Empty chemical warheads found in Iraq; Inspectors search in homes of scientists
UN weapons inspectors found empty chemical warheads during an inspection of a storage area in Iraq on Thursday, a UN spokesman said in Baghdad.
The spokesman, Hiro Ueki, did not give any estimate of the significance of the find during an inspection of the Ukhaider Ammunition Storage Area. He said an inspection team had gone there to inspect a large group of bunkers constructed in the late 1990s.
"During the course of their inspection, the team discovered 11 empty 122 mm chemical warheads and one warhead that requires further evaluation," Ueki said in a statement.
"The warheads were in excellent condition and were similar to ones imported by Iraq during the late 1980s. The team used portable X-Ray equipment to conduct preliminary analysis of one of the warheads and collected samples for chemical testing," the statement said.
Iraq insisted the warheads had been included in its weapons declaration. Lt. Gen. Hossam Mohammed Amin, the chief Iraqi liaison officer to the inspection teams, said they were short-range shells imported in 1988 and mentioned in Iraq's December declaration.
He expressed "astonishment" over "the fuss made about the discovery by a U.N. inspection team of `mass destruction weapons.' It is no more than a storm in a teacup," Amin told a news conference called after the U.N. announcement.
Amin added the inspection team found the munitions in a sealed box that had never been opened and was covered by dust and bird droppings.
"When these boxes were opened, they found 122-mm rockets with empty warheads. No chemical or biological warheads. Just empty rockets which are expired and imported in 1988," Amin said, adding similar rockets were found by U.N. inspectors in 1997.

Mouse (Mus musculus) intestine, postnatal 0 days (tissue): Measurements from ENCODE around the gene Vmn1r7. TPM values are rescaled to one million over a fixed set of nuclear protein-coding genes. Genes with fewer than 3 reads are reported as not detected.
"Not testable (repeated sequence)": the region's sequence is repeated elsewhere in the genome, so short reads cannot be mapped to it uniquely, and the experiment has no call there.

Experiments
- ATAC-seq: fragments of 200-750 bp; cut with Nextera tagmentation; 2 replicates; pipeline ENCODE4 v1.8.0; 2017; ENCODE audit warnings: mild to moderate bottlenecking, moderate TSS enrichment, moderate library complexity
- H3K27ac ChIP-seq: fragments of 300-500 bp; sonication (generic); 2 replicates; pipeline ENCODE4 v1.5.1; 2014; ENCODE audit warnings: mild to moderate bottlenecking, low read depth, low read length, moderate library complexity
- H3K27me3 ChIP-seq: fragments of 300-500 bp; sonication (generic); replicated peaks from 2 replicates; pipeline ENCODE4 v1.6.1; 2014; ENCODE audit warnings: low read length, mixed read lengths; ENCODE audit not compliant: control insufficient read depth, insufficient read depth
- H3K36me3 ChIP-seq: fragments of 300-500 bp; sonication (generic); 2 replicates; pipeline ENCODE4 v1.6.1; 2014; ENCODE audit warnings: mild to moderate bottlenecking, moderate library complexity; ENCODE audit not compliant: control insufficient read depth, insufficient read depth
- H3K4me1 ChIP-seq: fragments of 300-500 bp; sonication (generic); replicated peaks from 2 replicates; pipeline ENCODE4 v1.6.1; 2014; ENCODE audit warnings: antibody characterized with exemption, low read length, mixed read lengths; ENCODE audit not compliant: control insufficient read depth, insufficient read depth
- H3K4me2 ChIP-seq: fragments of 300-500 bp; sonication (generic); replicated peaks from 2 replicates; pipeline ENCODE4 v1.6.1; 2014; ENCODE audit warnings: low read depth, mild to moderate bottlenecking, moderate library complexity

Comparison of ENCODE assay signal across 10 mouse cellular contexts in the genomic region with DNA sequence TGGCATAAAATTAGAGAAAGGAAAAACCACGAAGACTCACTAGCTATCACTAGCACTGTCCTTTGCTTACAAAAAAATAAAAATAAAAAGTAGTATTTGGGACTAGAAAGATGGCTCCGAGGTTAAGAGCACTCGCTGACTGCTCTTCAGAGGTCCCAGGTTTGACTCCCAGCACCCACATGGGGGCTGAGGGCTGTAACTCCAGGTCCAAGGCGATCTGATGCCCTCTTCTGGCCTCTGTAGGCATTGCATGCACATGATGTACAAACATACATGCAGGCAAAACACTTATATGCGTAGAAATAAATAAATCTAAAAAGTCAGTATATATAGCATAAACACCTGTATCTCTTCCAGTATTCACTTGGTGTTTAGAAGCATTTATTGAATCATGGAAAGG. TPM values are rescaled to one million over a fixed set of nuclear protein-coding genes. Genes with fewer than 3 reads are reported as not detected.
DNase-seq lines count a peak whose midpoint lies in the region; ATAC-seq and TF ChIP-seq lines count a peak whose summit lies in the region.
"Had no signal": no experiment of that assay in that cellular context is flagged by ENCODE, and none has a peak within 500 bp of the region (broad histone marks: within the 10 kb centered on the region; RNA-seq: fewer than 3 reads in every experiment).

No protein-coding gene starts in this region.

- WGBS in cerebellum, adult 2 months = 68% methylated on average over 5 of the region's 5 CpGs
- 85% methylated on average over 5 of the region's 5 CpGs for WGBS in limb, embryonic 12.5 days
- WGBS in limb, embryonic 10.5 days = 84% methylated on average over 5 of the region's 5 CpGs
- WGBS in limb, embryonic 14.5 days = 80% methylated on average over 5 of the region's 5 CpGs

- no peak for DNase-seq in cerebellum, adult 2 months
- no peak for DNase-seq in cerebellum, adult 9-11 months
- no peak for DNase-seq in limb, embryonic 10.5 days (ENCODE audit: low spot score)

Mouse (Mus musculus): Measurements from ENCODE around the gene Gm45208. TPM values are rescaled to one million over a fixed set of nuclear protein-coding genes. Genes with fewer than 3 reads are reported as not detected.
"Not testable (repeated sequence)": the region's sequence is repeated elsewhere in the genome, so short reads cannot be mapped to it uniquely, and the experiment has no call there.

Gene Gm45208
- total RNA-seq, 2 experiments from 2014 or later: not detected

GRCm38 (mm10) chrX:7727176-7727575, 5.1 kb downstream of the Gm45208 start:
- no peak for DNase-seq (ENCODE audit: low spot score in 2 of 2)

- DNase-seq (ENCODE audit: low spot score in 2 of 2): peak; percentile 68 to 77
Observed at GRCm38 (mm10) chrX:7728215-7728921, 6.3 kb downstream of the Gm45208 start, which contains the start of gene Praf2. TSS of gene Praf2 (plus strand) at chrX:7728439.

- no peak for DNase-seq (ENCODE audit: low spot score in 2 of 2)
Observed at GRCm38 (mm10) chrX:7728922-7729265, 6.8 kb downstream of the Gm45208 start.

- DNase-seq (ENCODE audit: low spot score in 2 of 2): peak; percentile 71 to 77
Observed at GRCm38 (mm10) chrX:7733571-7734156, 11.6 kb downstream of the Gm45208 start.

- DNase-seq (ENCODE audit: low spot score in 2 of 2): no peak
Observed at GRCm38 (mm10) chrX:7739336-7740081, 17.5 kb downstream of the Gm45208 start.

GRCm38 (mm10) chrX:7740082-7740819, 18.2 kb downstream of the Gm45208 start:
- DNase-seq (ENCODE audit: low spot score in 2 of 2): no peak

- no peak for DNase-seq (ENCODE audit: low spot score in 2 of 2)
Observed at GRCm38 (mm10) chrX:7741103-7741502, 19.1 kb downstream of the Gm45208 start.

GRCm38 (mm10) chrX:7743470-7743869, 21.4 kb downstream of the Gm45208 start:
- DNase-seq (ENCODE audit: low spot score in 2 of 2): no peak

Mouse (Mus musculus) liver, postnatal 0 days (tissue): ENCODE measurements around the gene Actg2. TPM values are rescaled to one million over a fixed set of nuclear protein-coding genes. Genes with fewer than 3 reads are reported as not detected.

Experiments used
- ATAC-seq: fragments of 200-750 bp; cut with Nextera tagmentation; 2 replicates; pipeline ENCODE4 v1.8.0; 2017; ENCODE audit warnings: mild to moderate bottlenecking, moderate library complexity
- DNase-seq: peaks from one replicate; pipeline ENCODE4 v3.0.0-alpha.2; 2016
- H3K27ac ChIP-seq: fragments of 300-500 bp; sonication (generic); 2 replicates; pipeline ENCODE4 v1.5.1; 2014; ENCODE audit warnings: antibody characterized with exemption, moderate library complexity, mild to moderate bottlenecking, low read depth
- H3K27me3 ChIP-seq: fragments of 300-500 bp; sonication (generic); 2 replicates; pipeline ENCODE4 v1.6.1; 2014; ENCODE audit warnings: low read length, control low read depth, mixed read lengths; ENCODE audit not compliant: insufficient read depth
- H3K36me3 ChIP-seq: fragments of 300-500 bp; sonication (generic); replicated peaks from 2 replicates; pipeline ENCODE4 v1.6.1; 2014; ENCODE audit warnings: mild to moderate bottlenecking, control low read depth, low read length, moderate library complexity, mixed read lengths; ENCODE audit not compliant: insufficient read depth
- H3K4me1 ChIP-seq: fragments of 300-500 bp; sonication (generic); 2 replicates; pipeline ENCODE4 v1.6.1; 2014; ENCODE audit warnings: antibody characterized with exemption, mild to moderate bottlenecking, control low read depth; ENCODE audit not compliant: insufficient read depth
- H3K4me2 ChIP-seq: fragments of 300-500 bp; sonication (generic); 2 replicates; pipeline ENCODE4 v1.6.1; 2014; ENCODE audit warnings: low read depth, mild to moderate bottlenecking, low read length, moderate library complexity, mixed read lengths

Earlier, U.N. arms experts paid surprise visits to the homes of two Iraqi scientists in Baghdad, in their first foray into private residential quarters.
Witnesses said an International Atomic Energy Agency (IAEA) team arrived unannounced in Baghdad's Ghazaliyeh neighborhood and went into a building where Faleh Hassan, a scientist who heads al-Razzi State Company, lived.
Al-Razzi Company was founded in 1997 by Iraq's Military Industrialization Commission and employs several people who were involved in Iraq's past nuclear program. According to Reuters, this firm was officially involved in laser development and military projects, a U.N. spokesman said when IAEA inspectors visited its facilities in December.
The inspectors also went to the flat of nuclear scientist Shaker al-Jabouri in the same block. Neither man was home, so the inspectors waited outside their apartments while Iraqi officials brought them back from their offices.
Meanwhile, Chief U.N. weapons inspector Hans Blix said Thursday he would tell Baghdad the situation was "very tense and very dangerous" and only fuller cooperation with his team could avert the option of war.
Blix told reporters after briefing European Union officials in Brussels that U.N. inspectors had found illegally imported conventional arms materials in Iraq, some dating from the last two years, but had yet to determine whether they were related to weapons of mass destruction.
Blix, due to visit Baghdad from Saturday after a three-nation tour of Europe, said: "The other major option, as you know, is the one that we have seen taking shape in the form of an armed action against Iraq."
He said his planned January 27 report to the U.N. Security Council would not be the last word and it was very likely that the Council would ask for a further report in February.
The EU demanded earlier Thursday that Iraq cooperate more fully with the U.N. inspectors if it wants to avert war.
After talks with Blix, foreign policy chief Javier Solana said: "He has conveyed to me his concern that the cooperation with Saddam Hussein, the cooperation with Iraq, is not sufficient." "I share completely this position of Mr Hans Blix...We are demanding a more pro-active cooperation from the regime of Saddam Hussein so that the world, the Security Council, the inspectors, are convinced that he has disarmed from all weapons of mass destruction," Solana told reporters. (Albawaba.com)
© 2003 Al Bawaba (www.albawaba.com)
- Iraq: Empty chemical warheads not linked to banned weapons; U.S. may deploy more aircraft carriers
- Iraq says there is nothing to add to weapons declaration, no need to take scientists abroad
- Blix: Better chances exist now in Iraq to find out the truth on weapons programs
- Four more empty chemical warheads found in Iraq; U.S., Turkey hold high level military talks
- Inspections resumed as Iraq set to meet U.N. deadline